This is post is the fourth part of the Divisibility Rules Series. The first three posts are about divisibility by 2, divisibility by 4 and divisibility by 5 and 10. In this post, we discuss divisibility by 3.
When we divide things, we split them into ‘groups.’ Of course, we cannot always divide them equally. For example, dividing 13 balls by 3 is the same as putting the balls into containers in groups of three. In dividing 13 by 3, 1 is left out as shown below. We have learned that the excess or the ones that are left out during division are called remainders. In the figure below, we can say that 13 divided by 3 gives a remainder of 1.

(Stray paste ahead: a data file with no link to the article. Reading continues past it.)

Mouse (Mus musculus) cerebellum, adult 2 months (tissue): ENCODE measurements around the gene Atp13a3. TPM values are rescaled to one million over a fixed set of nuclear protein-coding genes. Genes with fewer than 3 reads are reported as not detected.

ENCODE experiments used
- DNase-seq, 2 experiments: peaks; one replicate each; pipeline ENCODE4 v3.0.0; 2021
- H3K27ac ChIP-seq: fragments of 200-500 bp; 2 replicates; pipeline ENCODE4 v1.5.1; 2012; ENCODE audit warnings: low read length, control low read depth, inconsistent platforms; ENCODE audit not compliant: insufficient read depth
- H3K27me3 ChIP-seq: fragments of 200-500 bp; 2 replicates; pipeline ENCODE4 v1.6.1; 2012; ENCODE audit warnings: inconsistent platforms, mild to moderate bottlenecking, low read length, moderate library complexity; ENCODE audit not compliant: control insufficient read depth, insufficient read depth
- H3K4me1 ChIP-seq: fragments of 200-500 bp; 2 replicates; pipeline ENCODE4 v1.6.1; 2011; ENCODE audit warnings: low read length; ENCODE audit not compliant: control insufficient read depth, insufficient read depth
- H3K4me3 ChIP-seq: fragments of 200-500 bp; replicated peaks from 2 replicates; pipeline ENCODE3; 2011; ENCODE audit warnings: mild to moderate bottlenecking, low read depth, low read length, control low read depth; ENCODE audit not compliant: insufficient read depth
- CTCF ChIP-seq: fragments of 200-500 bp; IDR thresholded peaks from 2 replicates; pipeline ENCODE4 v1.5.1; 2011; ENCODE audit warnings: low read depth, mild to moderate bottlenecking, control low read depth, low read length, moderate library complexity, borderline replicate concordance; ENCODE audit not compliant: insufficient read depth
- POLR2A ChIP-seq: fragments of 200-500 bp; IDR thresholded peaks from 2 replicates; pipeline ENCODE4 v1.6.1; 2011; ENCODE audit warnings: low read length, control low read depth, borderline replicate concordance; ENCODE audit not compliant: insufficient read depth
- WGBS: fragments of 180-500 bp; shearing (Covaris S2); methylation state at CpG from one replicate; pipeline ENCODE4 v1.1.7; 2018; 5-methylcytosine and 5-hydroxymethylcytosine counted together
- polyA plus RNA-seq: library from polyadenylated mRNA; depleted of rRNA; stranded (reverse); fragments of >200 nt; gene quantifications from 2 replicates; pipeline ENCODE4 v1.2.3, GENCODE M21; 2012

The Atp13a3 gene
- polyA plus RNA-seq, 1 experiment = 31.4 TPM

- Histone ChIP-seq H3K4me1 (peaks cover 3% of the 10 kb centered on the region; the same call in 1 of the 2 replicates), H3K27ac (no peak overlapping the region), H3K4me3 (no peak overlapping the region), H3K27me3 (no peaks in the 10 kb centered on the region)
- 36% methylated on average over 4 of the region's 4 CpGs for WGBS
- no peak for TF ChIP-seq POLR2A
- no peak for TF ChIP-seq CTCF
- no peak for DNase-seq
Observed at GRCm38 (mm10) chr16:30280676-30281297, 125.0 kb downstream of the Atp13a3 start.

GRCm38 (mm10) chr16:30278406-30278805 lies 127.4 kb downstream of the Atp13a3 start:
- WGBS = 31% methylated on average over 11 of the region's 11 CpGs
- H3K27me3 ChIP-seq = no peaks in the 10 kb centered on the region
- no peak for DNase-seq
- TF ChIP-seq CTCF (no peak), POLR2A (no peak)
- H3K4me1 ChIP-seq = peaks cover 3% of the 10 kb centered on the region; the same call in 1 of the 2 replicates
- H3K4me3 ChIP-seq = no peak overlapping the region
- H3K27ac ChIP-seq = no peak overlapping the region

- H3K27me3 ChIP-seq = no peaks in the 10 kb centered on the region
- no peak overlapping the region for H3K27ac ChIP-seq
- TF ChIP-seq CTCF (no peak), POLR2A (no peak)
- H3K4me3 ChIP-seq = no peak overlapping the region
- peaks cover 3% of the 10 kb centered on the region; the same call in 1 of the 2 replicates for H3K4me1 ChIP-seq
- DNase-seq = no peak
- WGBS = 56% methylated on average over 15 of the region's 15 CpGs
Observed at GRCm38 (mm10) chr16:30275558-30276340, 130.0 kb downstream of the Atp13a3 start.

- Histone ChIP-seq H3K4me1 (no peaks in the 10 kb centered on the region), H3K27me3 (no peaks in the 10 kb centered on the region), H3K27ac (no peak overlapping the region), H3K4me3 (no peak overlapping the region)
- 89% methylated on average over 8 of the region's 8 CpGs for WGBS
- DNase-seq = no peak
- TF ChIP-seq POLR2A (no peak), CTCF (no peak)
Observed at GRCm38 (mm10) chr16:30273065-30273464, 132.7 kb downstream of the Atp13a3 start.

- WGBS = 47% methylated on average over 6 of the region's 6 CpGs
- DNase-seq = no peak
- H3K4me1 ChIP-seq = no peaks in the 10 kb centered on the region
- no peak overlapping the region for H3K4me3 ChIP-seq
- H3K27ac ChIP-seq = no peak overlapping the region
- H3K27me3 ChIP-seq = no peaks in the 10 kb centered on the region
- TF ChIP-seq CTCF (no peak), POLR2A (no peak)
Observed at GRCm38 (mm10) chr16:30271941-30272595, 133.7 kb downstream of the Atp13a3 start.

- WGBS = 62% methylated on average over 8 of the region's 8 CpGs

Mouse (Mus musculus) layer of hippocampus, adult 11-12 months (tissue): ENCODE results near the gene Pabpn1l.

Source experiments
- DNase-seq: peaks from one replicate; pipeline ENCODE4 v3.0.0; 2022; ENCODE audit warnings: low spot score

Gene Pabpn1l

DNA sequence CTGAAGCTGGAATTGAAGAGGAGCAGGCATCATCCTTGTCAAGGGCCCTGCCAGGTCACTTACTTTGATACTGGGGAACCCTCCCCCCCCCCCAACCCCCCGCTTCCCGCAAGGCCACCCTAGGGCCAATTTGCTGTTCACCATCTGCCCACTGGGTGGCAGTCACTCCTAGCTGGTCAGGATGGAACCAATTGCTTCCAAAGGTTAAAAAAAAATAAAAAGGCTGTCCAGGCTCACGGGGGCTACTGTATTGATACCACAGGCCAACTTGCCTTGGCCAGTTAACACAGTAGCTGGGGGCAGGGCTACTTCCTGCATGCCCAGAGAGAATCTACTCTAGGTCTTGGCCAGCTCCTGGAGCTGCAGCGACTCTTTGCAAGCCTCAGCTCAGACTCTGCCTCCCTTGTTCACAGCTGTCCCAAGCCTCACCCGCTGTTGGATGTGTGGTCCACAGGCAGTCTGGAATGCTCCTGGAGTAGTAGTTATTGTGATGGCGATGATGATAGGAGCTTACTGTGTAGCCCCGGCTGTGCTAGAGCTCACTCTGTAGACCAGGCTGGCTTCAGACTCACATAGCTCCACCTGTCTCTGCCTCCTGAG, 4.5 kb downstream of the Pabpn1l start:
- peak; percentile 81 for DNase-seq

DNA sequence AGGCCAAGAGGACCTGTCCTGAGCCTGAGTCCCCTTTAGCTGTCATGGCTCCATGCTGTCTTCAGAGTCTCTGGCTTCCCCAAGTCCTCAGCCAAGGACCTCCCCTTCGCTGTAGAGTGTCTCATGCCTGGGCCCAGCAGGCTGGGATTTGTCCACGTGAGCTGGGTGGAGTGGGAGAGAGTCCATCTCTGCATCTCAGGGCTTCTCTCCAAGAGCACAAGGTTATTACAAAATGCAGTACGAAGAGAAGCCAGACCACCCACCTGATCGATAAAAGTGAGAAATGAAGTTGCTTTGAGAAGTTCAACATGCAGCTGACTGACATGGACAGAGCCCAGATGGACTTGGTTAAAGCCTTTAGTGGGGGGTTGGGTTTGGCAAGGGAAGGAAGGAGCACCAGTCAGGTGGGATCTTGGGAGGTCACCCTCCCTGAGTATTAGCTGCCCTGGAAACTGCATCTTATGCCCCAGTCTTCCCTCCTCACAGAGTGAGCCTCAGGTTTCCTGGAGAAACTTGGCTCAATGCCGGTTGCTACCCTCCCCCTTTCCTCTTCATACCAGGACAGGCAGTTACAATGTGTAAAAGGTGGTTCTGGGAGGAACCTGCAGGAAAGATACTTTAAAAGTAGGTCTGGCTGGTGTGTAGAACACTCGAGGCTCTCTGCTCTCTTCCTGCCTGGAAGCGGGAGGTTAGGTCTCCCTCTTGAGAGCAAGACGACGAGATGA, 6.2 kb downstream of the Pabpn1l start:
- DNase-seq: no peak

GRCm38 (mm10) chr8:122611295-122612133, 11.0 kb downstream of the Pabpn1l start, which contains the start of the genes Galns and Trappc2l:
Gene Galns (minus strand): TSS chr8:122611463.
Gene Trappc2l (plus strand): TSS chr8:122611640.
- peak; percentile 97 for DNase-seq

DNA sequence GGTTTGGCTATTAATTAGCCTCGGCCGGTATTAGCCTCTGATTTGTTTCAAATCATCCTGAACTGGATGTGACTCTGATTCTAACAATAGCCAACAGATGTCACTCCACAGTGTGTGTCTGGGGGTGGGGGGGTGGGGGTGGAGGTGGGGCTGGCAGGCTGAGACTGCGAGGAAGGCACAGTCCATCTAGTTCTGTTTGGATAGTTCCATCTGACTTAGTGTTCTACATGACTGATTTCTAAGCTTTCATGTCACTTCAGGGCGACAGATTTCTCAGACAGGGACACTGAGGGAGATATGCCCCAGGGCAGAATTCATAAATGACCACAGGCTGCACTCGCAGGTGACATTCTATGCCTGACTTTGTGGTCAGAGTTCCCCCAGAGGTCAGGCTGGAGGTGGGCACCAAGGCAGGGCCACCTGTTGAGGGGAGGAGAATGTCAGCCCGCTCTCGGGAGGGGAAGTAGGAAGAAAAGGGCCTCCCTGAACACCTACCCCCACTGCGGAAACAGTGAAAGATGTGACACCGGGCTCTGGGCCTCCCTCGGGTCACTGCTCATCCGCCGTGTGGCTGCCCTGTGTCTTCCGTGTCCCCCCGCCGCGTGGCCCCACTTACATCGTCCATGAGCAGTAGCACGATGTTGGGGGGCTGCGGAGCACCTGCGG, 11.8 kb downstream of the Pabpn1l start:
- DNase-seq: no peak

Divisibility by 3 is not as easy as divisibility by 2, by 5 or by 10. However, we note the following observations when we divide by 3. » Read more